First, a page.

The construction of the Merthyr, Tredegar & Abergavenny Railway was a remarkable engineering achievement.
Not only was it one of the most spectacular railways in Britain, but it was also one of the most difficult to build, and its long and steep gradients made it one of the most expensive to operate.
The section through the Clydach Gorge was particularly dramatic with the line twisting and turning, but climbing steadily along a ledge cut above the deep valley. The MT&A is remembered with much nostalgia, for in those days, Abergavenny was a thriving and important railway centre with three stations and the town was alive with a symphony of sounds such as the clang of hammers, the hiss of steam, whistles tooting and wheels clattering over joints and points.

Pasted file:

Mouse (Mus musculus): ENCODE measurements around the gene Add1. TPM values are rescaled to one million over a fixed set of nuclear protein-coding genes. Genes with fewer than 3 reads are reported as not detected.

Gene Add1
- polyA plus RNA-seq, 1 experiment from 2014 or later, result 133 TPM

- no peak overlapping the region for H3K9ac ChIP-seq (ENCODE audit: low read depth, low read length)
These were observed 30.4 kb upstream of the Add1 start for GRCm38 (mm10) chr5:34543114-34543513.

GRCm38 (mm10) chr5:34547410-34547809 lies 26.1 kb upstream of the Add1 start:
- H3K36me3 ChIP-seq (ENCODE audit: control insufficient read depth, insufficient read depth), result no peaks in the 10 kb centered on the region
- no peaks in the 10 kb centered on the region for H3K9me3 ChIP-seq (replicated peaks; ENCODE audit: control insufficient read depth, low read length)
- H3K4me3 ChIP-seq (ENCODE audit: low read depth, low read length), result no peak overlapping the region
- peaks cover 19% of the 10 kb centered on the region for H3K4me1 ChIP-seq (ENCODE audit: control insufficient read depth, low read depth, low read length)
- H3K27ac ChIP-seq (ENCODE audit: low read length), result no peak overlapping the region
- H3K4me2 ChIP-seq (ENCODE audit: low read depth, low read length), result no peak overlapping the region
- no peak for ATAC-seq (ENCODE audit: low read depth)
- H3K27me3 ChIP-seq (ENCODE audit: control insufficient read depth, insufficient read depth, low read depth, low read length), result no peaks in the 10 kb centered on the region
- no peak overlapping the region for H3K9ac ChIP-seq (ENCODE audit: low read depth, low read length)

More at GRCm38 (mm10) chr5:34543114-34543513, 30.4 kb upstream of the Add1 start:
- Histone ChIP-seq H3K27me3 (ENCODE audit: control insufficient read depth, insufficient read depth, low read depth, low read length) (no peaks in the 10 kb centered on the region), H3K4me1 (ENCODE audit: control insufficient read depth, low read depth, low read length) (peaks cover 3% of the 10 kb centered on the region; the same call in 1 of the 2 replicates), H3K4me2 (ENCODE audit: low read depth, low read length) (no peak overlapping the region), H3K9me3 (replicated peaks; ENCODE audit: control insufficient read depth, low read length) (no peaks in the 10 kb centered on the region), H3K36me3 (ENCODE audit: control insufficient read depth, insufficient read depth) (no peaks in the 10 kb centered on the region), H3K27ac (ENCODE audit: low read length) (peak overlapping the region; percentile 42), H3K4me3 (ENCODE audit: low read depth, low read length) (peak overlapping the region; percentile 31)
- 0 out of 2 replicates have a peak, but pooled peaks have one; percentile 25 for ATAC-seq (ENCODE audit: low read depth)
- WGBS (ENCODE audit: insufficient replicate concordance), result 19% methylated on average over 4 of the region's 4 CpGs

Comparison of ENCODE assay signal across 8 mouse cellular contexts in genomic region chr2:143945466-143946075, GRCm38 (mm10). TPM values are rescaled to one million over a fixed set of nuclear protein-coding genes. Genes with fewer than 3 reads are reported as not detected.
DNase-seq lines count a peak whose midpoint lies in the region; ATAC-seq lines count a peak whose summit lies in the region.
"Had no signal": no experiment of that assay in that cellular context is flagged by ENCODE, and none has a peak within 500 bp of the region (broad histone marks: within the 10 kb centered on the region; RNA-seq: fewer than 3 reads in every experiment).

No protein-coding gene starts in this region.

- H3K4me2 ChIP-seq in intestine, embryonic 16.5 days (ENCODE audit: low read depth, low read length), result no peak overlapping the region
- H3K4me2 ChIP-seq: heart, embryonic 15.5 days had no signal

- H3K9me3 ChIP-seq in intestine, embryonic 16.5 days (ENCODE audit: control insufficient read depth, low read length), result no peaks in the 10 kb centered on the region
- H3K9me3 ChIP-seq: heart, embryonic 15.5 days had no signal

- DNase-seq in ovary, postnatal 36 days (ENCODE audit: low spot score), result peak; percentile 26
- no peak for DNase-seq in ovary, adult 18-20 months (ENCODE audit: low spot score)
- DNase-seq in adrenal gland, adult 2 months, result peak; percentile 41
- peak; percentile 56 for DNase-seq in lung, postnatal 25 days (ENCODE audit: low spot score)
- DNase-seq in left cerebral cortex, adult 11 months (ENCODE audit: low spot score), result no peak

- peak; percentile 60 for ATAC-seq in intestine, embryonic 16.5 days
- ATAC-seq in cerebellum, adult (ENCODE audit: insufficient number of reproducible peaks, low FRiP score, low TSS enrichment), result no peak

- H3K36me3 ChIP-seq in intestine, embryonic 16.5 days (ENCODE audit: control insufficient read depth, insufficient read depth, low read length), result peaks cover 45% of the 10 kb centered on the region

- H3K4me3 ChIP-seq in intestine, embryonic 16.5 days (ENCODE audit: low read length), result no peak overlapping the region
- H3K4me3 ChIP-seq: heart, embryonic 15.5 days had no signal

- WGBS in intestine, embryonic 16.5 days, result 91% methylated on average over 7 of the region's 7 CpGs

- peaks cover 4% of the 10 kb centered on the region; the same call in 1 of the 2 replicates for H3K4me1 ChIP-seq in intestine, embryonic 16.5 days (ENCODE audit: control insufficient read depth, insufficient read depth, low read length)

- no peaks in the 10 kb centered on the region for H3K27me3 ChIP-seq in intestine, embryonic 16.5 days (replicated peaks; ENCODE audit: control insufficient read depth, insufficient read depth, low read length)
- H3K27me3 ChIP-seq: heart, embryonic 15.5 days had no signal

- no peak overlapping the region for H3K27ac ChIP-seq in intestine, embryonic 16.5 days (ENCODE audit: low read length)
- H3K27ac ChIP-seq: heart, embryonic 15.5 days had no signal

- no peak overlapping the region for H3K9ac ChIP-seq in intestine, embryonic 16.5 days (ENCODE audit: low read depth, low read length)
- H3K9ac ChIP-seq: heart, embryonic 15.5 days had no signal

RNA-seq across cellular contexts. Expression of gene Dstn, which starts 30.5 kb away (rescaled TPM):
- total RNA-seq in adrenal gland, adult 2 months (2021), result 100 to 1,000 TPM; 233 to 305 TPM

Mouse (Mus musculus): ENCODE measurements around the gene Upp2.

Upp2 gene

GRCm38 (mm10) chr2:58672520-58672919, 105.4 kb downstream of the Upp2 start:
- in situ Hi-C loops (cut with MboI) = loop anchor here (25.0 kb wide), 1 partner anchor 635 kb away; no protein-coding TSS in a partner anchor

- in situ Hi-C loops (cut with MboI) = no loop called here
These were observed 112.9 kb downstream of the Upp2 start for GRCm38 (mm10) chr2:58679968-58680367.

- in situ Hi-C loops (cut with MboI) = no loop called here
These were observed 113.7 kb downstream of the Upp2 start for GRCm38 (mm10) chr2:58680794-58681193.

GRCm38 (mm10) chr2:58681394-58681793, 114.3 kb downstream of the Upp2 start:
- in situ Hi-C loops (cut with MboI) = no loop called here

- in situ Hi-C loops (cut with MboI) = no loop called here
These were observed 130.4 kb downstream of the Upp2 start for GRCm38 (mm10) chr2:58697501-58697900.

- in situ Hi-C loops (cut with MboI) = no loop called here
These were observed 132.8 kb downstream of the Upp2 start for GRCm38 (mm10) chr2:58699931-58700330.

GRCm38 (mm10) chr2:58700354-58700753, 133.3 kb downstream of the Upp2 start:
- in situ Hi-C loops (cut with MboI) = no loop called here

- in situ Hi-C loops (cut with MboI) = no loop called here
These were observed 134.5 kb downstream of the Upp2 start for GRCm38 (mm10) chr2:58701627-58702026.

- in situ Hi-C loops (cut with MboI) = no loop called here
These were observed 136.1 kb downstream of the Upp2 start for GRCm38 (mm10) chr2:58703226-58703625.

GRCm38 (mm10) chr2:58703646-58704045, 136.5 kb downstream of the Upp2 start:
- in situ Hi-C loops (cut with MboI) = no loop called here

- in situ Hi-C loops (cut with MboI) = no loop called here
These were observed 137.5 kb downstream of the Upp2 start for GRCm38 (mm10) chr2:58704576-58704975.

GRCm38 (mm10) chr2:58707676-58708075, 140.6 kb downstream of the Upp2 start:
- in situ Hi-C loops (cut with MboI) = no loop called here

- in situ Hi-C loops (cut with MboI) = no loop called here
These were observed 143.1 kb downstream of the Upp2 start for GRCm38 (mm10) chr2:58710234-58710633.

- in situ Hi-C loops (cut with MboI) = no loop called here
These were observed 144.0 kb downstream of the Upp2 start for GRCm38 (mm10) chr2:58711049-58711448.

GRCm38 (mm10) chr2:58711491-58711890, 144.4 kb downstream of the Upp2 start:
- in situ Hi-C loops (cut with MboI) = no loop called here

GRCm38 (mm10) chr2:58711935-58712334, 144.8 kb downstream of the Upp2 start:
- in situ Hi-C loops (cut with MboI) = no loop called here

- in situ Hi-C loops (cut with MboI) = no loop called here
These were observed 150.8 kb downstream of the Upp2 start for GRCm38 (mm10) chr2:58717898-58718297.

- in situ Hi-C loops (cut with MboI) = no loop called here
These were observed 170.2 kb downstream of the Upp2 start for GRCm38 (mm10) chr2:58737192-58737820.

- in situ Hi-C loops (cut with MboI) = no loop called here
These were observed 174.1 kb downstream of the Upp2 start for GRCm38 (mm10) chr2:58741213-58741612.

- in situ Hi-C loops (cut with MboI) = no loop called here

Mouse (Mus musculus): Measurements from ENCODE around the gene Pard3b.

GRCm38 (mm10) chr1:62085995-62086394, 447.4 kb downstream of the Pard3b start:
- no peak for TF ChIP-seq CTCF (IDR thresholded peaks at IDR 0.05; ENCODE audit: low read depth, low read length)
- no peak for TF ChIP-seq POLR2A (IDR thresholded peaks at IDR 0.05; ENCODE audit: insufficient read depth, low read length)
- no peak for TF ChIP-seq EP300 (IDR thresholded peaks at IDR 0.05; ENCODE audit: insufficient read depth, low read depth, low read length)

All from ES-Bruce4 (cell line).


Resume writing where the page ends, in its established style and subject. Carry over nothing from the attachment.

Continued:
When railway activity in Abergavenny reached its peak, there were over a thousand people employed in jobs associated with this form of transport. Chris Barber has compiled this richly illustrated book to commemorate the sixtieth anniversary of the closure of this much loved railway in 1957.
The last journey on the line took place almost a hundred years after the railway was first proposed, and if it still existed today, it would undoubtedly be a popular tourist attraction.